The methods described so far are intended primarily for the design of relatively large transport aircraft. If the slenderwing concept is to be applied to smaller combat aircraft, a fuselage is necessarily more prominent. The volume is then usually asymmetrically disposed about the mean surface of the wing and the fuselage does not fit the flowfield of the wing. The body may generate its own compressions and expansions in the flowfield, and these may be used to advantage in the design if they are superposed on the wing flow in suitable places. For example, expanding flows past bodies placed on the upper wing surface, or compression flows past bodies placed on the lower surface may be used to increase the lift and possibly the lifttodrag ratio and also for trimming purposes (see e. g. D Kilchemann (I960)), in a similar manner to wing warp, on large and on small wings. How lift and volume effects can be combined in a powerful way in the design of nonslender lifting bodies will be discussed in detail in Chapter 8. Here, we refer to the work of J R Spreiter (1950) and of W C Pitts et al. (1957) on slenderwingbody combinations and to other methods which have already been mentioned.
For slender wingbody combinations, the lift acting on that part of a configuration upstream of a given transverse plane depends only on the shape and size of the section of the configuration cut by that plane and on the streamwise rate of change of the section. The size of the body can be described by the parameter A* = jF/s^ , where F is the crosssectional area. The effects which volume asymmetrically disposed may have on the lift are summarised in Fig. 6.70, from results obtained by R S Bartlett (1964) for circular cylinders carrying wings at different vertical positions, by H Portnoy (1968) for semicircular bodies mounted beneath wings, and by R D Andrews (1968) for fuselages with rectangular crosssections. In all cases, the bottom surface of the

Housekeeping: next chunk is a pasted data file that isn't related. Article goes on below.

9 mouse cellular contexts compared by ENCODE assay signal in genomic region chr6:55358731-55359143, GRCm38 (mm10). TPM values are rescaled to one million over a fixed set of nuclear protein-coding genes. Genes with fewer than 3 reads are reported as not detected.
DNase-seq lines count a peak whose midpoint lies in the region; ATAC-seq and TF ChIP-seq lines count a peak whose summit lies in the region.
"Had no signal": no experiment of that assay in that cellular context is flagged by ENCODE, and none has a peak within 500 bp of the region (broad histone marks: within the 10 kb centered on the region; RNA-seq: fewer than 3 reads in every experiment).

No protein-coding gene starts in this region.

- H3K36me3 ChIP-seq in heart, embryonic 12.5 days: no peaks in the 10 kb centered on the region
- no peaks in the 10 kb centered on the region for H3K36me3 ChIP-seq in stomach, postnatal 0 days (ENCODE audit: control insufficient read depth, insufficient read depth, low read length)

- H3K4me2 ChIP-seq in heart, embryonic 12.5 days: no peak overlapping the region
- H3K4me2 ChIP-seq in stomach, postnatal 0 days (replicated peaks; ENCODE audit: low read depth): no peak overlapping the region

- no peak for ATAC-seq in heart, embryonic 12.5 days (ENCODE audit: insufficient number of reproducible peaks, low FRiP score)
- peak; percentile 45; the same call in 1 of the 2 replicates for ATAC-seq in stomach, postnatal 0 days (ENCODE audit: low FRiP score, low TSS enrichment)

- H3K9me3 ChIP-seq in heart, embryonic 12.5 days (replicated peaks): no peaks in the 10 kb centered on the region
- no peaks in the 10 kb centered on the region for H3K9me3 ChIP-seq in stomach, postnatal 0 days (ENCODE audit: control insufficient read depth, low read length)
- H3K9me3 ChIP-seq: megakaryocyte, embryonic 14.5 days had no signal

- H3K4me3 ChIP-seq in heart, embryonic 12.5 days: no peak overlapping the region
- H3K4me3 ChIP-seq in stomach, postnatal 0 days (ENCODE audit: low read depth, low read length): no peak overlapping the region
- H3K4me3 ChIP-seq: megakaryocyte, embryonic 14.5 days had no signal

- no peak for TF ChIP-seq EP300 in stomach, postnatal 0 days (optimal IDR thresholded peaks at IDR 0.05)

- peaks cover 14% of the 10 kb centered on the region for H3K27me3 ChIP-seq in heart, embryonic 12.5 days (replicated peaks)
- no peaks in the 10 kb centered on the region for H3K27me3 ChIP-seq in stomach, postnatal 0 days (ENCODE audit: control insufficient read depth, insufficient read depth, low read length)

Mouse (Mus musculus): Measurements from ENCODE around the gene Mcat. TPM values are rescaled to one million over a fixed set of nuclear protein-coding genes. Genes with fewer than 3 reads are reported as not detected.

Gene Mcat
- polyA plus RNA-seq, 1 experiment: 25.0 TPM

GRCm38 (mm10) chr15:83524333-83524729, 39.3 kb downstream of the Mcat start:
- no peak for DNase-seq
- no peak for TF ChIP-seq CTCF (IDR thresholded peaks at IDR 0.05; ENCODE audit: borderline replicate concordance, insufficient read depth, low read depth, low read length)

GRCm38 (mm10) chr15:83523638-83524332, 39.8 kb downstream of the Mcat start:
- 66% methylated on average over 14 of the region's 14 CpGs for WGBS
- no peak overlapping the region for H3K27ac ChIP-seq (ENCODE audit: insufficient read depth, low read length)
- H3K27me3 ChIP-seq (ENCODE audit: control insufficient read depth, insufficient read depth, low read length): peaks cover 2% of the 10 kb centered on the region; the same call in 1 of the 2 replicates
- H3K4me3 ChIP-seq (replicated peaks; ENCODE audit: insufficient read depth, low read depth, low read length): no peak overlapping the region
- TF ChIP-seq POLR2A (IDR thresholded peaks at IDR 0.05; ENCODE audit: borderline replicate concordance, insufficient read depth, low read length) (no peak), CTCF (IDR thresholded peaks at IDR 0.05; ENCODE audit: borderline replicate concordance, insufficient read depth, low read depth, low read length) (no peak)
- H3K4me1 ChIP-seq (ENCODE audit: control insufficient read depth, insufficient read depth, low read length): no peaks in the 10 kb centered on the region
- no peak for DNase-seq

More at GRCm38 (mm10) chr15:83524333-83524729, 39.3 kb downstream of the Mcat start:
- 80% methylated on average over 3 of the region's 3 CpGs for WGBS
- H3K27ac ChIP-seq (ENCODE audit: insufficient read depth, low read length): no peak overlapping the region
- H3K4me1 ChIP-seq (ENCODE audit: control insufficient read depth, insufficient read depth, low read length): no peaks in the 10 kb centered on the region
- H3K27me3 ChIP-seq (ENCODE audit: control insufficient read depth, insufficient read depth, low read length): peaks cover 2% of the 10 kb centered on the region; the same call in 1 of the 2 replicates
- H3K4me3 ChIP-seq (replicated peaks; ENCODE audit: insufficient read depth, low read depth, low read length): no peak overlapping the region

LIVE GRAPH
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Fig. 6.70 Lift generated by wings and bodies 
fuselage is assumed to be parallel to the wing and the sidesurfaces are assumed to lie along the freestream direction, i. e. the fuselage does not produce either streamwise compressions or expansions by itself in the transverse plane considered. The calculated lift L is expressed in terms of the lift
L0 “ 2raIIpV0!t
carried by a thin slender wing of the same span at the same angle of incidence, which is the linear lift term in (6.38). We find that wingless ellipses always give L = Lq, whereas wingless rectangles produce a lift which increases monotonically with A* . On all the other configurations, with wings, the interference is unfavourable at first, as A* increases, and L/Lo reaches a minimum. L/Lq then increases again as A* increases further. The calcualted lift gains above that of the wing alone can be substantial, but the results in Fig. 6.70 may only give an indication of the general trends: it is not clear how the flows implied in the theory can be realised physically.
Lastly, we mention briefly a special problem which may arise in the design of ogee wings with pronounced changes of the local angle of sweep along the leading edge, where the leading edge may be nominally subsonic along some parts and nominally supersonic in others. Such shapes may have some attraction
because they have low values of the planform shape parameter p, which could lead to low drag values according to (4.140). Possible types of flow around swept leading edges which are nominally nearsonic have been described by A Stanbrook & L C Squire (1964) and have also been investigated by E Y C Sun (1964). The singularities which linear theory predicts for wings with mixed subsonicsupersonic leading edges have been cleared up by J H В Smith et al. (1968). However, there is no evidence that such wings have real advantages over wings which are aerodynamically slender and have the simple stable type of flow associated with them.
6.9 Some problems of complete aircraft. Since slender aircraft as considered here are basically constantgeometry wings, many of the problems concerning the complete aircraft have already been discussed above in the context of wings alone. In particular, some of the work on problems of stability and control at low speeds has been mentioned in section 6.5. Here, we want to follow this up by a brief discussion of some further problems concerned with flight dynamics; propulsion and engine installation; and sonic bangs.